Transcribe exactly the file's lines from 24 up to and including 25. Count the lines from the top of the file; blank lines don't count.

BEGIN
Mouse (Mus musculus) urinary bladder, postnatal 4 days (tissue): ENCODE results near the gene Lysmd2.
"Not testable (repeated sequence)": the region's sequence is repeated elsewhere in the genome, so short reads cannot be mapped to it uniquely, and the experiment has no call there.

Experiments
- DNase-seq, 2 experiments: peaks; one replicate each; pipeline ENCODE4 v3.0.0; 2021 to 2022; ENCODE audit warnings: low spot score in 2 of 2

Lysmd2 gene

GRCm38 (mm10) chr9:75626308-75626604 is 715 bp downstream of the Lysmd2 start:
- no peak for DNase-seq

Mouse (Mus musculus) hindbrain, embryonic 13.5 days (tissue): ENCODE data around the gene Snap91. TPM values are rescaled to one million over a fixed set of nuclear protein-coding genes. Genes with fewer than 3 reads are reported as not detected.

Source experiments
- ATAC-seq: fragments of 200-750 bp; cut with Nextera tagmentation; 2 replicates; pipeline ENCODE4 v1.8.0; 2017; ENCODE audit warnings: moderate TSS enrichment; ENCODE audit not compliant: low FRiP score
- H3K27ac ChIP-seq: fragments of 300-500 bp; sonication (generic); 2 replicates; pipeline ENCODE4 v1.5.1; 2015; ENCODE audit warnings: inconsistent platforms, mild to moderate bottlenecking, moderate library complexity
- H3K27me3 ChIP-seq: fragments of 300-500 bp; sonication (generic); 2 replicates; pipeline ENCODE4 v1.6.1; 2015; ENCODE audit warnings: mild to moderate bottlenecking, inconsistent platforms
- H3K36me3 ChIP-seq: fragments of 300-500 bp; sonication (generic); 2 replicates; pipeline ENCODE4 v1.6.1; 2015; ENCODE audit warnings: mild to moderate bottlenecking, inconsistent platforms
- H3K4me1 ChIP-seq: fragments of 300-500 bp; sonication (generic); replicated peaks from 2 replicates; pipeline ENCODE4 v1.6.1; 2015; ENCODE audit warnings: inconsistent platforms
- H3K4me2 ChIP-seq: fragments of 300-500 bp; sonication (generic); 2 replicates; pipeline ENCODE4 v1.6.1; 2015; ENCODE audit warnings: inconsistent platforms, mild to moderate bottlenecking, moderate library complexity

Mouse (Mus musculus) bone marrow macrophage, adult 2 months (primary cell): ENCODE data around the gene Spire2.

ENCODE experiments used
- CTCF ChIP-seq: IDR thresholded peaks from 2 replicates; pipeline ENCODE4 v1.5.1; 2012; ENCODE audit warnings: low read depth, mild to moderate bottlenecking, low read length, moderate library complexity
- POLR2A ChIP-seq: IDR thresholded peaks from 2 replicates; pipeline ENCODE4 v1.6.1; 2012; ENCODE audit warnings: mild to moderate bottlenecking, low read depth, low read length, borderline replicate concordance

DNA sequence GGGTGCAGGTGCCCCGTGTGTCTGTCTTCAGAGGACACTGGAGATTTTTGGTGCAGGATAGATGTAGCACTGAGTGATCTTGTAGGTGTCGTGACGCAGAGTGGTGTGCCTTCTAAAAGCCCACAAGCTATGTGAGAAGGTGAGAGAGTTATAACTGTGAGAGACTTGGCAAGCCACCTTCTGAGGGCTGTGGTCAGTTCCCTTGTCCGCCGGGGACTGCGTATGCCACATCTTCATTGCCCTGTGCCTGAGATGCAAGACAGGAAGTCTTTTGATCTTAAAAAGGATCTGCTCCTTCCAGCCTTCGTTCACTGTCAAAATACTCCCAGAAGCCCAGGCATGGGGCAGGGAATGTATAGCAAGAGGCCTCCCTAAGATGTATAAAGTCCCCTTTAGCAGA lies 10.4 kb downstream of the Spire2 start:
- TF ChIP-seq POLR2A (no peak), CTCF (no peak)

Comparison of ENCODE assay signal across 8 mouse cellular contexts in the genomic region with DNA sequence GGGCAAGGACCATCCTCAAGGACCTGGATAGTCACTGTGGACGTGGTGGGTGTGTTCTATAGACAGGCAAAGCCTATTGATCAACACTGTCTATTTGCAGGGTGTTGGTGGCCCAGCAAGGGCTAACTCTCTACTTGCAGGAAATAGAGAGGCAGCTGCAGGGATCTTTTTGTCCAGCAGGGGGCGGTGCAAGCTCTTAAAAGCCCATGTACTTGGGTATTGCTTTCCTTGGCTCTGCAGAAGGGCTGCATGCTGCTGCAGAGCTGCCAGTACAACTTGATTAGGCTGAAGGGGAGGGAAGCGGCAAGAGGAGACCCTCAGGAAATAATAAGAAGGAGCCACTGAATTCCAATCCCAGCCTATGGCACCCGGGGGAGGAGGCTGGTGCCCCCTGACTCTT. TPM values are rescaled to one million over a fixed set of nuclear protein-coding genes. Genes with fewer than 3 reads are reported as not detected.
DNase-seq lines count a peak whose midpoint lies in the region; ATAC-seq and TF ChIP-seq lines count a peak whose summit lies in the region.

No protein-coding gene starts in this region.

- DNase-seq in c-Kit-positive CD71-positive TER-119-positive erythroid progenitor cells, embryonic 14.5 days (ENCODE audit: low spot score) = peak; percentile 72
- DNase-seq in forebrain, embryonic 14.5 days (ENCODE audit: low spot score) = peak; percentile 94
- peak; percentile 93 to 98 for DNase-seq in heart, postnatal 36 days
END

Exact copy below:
No protein-coding gene starts in this region.

- DNase-seq in c-Kit-positive CD71-positive TER-119-positive erythroid progenitor cells, embryonic 14.5 days (ENCODE audit: low spot score) = peak; percentile 72